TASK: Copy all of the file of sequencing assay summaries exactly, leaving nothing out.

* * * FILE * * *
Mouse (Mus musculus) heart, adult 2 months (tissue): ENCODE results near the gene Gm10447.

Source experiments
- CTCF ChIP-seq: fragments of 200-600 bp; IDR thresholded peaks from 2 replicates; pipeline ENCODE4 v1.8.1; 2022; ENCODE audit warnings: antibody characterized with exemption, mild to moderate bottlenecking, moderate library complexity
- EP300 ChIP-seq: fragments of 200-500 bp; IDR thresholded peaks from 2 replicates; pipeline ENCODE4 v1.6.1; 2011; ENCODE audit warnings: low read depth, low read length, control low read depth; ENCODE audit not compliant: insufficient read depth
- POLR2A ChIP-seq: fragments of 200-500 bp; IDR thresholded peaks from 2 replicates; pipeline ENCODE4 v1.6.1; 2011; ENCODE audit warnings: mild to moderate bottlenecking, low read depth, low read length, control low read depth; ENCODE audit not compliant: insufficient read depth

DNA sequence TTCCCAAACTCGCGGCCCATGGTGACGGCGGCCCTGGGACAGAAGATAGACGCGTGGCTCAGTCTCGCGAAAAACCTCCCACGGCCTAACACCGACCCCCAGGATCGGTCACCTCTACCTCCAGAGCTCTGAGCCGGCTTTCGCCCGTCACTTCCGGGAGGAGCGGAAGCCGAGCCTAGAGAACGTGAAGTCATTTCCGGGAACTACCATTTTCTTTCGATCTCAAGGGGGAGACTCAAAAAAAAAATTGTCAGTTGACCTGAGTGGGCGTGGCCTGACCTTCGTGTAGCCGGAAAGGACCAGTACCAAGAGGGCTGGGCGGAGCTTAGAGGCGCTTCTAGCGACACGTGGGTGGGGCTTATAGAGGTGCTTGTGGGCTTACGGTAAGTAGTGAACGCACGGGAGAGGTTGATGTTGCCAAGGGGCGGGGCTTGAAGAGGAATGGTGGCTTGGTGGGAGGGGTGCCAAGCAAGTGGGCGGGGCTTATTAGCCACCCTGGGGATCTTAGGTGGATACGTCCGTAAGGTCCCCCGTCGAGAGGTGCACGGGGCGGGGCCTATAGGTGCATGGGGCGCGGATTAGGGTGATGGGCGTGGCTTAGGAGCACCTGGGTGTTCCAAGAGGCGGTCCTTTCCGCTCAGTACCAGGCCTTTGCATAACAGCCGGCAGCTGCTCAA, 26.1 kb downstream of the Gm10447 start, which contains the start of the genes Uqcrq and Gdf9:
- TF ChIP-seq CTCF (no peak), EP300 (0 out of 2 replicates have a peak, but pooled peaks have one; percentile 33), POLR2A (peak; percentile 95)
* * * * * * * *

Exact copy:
Mouse (Mus musculus) heart, adult 2 months (tissue): ENCODE results near the gene Gm10447.

Source experiments
- CTCF ChIP-seq: fragments of 200-600 bp; IDR thresholded peaks from 2 replicates; pipeline ENCODE4 v1.8.1; 2022; ENCODE audit warnings: antibody characterized with exemption, mild to moderate bottlenecking, moderate library complexity
- EP300 ChIP-seq: fragments of 200-500 bp; IDR thresholded peaks from 2 replicates; pipeline ENCODE4 v1.6.1; 2011; ENCODE audit warnings: low read depth, low read length, control low read depth; ENCODE audit not compliant: insufficient read depth
- POLR2A ChIP-seq: fragments of 200-500 bp; IDR thresholded peaks from 2 replicates; pipeline ENCODE4 v1.6.1; 2011; ENCODE audit warnings: mild to moderate bottlenecking, low read depth, low read length, control low read depth; ENCODE audit not compliant: insufficient read depth

DNA sequence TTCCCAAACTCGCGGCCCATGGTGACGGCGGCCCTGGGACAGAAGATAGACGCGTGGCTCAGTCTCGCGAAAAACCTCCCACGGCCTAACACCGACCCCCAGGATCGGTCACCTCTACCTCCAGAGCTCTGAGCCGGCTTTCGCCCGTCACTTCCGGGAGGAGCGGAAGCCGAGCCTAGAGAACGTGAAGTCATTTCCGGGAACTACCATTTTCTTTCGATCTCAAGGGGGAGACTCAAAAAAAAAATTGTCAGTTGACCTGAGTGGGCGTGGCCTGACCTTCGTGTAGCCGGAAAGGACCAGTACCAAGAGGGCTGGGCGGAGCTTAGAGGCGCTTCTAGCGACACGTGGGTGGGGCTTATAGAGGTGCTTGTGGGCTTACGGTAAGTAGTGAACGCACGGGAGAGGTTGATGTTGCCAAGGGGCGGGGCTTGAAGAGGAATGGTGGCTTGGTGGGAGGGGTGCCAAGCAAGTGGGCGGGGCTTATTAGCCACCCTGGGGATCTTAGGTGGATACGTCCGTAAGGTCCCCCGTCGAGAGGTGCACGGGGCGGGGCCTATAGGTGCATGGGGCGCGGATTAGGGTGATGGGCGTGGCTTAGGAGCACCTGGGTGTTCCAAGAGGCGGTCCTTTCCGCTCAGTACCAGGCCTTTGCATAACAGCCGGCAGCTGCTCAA, 26.1 kb downstream of the Gm10447 start, which contains the start of the genes Uqcrq and Gdf9:
- TF ChIP-seq CTCF (no peak), EP300 (0 out of 2 replicates have a peak, but pooled peaks have one; percentile 33), POLR2A (peak; percentile 95)